Can a bullet fired into the air kill someone when it comes down?

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Dear Cecil: Every so often you see it on the news: streets full of Middle Eastern men indiscriminately firing guns straight up into the air. If I learned anything from physics class, it’s that what goes up must come down. I’m certain the returning projectiles don’t float harmlessly to earth and wonder how often they plunge into bystanders. Kathy Johnson, Madison, Wisconsin

Cecil replies:

Those Middle Eastern men. You want to shake them and say: Guys!  Is this the safe and sensible way to celebrate? Can’t we just say “hooray!” and “whoa, baby”?

But you raise a good point. How dangerous is this really? The question is controversial. Let me lay it out point by point.

Datum 1. At first I thought being struck by a bullet falling straight down would be no worse than getting hit over the head with a two-by-four — not the average person’s idea of fun, but not fatal either. What goes up must come down, but it needn’t do so at the same speed. You run up against what’s known as “terminal velocity.” A bullet fired straight up will slow down, stop, then fall to earth again, accelerating until it reaches a point where its weight equals the resistance of the air. That’s its terminal velocity.

For further insight, we turn to Hatcher’s Notebook (1962) by Major General Julian S. Hatcher, a U.S. Army ordnance expert. Hatcher described military tests with, among other things, a .30 caliber bullet weighing .021 pounds. Using a special rig, the testers shot the bullet straight into the air. It came down bottom (not point) first at what was later computed to be about 300 feet per second. “With the [.021 pound] bullet, this corresponds to an energy of 30 foot pounds,” Hatcher wrote. “Previously, the army had decided that on the average an energy of 60 foot pounds is required to produce a disabling wound. Thus, service bullets returning from extreme heights cannot be considered lethal by this standard.”

If 30 foot pounds doesn’t mean much to you, the bullet made a mark about one-sixteenth of an inch deep in a soft pine board — about what you’d get giving it a good whack with a hammer.  Note that we’re talking about bullets shot straight up. If the bullet is fired more or less horizontally, it may not lose much speed before returning to earth and could easily kill someone.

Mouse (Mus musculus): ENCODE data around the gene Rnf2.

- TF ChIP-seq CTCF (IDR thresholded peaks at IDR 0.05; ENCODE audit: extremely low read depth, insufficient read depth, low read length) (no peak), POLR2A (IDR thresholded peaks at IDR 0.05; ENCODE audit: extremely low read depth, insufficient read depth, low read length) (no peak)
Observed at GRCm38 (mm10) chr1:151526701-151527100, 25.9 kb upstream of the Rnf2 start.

Datum 2. Then someone sent me an article from the Los Angeles Times about the problem of falling bullets in L.A. around New Year’s and the Fourth of July.  According to the article, doctors at King/Drew Medical Center, a major L.A. trauma center, published a report in a medical journal (Journal of Trauma, December 1994) saying that between 1985 and 1992 they treated 118 people for falling bullet injuries around New Year’s Eve or the Fourth of July. Thirty-eight of the victims died.

“There is some skepticism about the numbers reported by the King/Drew team,” the article continued. “The Los Angeles County Sheriff’s Department and the Los Angeles Police Department — which serve a vastly larger area — reported only about half a dozen deaths in the same period … Other hospitals contacted by The Times … reported few cases.”

King/Drew handles a lot more gunshot cases than other L.A. hospitals. But the King/Drew doctors also used fairly liberal criteria to identify falling-bullet victims (no gunshot heard or weapon seen, wound consistent with bullet falling from above, etc.). Given how confused trauma victims and witnesses often are about what happened, the numbers reported are probably high.

Datum 3. Still, the question isn’t how many people get injured or killed by falling bullets, it’s whether such things are possible at all. On further investigation, it appears the 60 foot-pound injury threshold cited by Hatcher may be misleading — a falling bullet’s kinetic energy (foot pounds) alone isn’t a good predictor of the speed it needs to inflict a wound. B. N. Mattoo (Journal of Forensic Sciences, 1984) has proposed an equation relating mass and bullet diameter that seems to do a better job. Experiments on cadavers and such have shown, for example, that a .38 caliber revolver bullet will perforate the skin and lodge in the underlying tissue at 191 feet per second and that triple-ought buckshot will do so at 213 feet per second.

Mattoo’s equation predicts that Hatcher’s .30 caliber bullet, which has a small diameter in relation to its weight, will perforate the skin at only 124 feet per second. It’s easy to believe such a bullet falling at 300 feet per second could kill you, especially if it struck you in the head. In fact, maybe I need to rethink my dismissive comments about the danger of throwing a penny off the Empire State Building, although I still think the penny’s tumbling in the updrafts would render it harmless.

So there you have it, Middle Eastern men and gang bangers. Shooting guns randomly into the air has a high probability of being dangerous. Let’s have no more of it, eh?

Cecil Adams

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